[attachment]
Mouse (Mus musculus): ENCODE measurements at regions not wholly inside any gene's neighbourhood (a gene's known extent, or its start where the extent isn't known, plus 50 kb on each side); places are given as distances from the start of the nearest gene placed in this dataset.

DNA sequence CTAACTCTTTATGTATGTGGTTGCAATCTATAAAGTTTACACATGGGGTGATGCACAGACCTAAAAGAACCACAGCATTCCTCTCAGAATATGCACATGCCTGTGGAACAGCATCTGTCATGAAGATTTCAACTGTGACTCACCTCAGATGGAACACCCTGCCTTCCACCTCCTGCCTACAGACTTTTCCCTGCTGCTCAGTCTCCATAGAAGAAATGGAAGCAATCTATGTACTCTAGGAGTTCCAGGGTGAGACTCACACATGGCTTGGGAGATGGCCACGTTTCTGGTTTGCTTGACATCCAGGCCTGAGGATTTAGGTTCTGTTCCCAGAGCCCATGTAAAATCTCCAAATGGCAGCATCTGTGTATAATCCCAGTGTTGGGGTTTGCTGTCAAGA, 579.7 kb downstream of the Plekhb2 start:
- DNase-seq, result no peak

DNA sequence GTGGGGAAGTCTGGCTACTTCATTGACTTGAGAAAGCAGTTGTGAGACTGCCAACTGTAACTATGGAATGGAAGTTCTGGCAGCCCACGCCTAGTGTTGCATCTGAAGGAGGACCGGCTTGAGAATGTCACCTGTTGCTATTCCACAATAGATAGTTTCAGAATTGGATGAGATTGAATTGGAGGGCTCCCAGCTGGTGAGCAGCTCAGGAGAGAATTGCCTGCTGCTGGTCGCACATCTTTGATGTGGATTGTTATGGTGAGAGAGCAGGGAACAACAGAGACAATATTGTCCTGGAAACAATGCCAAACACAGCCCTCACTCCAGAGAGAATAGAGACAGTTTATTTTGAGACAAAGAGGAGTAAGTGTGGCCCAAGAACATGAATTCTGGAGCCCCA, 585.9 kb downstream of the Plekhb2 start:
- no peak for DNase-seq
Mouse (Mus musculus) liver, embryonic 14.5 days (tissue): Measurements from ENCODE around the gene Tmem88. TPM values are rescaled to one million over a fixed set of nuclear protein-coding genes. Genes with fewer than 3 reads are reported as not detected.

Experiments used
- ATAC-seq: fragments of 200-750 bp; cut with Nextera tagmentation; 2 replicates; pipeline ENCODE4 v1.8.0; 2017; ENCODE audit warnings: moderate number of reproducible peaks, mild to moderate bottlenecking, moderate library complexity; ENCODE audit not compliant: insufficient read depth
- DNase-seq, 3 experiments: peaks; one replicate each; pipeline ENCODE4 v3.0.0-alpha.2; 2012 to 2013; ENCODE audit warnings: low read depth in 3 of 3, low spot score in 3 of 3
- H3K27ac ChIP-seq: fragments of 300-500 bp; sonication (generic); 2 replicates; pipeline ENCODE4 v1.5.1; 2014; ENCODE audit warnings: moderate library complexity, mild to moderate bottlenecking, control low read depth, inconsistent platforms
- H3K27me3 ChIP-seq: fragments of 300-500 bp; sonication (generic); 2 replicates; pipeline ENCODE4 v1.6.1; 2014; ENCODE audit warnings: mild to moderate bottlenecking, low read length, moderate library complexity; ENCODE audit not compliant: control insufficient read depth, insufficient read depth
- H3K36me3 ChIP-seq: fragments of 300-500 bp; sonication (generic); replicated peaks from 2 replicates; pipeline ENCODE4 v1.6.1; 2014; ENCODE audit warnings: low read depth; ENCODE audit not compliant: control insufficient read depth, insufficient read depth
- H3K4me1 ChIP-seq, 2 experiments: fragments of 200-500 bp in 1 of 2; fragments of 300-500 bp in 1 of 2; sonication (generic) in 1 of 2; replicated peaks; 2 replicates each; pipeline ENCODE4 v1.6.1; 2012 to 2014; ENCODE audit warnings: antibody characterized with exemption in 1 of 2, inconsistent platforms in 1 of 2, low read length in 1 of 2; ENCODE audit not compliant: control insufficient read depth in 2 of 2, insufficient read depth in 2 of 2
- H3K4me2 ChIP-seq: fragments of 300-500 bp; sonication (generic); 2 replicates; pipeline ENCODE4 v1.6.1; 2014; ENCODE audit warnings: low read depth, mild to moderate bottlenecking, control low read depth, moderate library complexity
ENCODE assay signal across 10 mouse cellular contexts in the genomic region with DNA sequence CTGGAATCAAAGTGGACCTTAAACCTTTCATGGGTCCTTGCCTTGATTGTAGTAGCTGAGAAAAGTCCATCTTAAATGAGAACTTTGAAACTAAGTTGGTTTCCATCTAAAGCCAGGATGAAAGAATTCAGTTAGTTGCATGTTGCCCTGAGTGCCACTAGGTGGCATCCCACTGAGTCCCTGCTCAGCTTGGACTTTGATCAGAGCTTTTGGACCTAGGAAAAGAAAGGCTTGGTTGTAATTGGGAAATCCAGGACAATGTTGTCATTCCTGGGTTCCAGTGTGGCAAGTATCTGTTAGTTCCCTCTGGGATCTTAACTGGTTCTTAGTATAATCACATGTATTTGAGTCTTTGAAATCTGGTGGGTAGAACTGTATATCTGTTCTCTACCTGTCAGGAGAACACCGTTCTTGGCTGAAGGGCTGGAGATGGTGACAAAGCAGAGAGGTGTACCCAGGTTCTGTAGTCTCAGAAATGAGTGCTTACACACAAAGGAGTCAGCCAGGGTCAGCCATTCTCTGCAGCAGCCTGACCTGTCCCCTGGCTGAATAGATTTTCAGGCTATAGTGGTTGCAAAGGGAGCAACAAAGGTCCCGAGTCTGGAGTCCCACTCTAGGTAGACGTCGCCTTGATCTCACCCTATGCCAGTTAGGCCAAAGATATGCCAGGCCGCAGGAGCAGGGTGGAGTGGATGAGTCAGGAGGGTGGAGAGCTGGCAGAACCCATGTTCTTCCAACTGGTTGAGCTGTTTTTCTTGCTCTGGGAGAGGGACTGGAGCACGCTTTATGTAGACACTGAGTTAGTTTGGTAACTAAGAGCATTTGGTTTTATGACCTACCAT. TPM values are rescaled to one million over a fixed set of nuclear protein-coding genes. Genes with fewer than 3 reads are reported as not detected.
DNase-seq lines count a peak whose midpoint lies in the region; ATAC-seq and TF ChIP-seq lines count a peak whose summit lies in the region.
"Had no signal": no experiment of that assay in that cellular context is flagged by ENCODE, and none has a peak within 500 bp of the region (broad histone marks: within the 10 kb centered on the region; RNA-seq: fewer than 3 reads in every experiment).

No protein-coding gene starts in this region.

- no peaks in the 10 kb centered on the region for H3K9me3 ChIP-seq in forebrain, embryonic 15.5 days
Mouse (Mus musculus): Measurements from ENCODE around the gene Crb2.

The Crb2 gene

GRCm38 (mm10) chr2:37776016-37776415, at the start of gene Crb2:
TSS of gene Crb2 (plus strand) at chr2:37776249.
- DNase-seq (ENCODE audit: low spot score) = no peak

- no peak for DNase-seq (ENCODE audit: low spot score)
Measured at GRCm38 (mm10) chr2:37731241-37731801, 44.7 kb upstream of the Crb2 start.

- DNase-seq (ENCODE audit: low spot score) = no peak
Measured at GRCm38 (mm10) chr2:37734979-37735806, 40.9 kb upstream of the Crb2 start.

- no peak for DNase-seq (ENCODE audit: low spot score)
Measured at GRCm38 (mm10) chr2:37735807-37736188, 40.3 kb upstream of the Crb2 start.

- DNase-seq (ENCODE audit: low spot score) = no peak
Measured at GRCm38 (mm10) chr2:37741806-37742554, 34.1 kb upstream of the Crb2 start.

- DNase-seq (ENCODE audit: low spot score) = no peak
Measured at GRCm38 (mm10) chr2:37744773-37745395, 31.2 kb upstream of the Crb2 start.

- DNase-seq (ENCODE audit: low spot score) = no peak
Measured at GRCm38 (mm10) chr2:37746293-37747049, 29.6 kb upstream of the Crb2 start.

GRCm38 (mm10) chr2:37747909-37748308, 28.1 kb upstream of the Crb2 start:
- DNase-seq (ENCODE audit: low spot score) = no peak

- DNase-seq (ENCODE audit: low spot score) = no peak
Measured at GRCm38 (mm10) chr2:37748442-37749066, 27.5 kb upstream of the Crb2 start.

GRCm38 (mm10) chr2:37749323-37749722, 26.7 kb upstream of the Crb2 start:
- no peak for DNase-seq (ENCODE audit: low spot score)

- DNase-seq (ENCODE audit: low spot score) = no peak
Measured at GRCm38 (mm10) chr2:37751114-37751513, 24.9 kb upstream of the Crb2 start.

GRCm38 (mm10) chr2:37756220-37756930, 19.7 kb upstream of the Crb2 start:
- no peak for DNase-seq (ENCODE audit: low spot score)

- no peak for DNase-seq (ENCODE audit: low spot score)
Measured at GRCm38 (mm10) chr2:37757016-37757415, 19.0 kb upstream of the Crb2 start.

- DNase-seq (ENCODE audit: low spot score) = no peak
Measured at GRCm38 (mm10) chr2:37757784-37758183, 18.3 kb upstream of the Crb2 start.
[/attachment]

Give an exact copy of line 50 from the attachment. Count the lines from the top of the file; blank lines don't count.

Measured at GRCm38 (mm10) chr2:37757784-37758183, 18.3 kb upstream of the Crb2 start.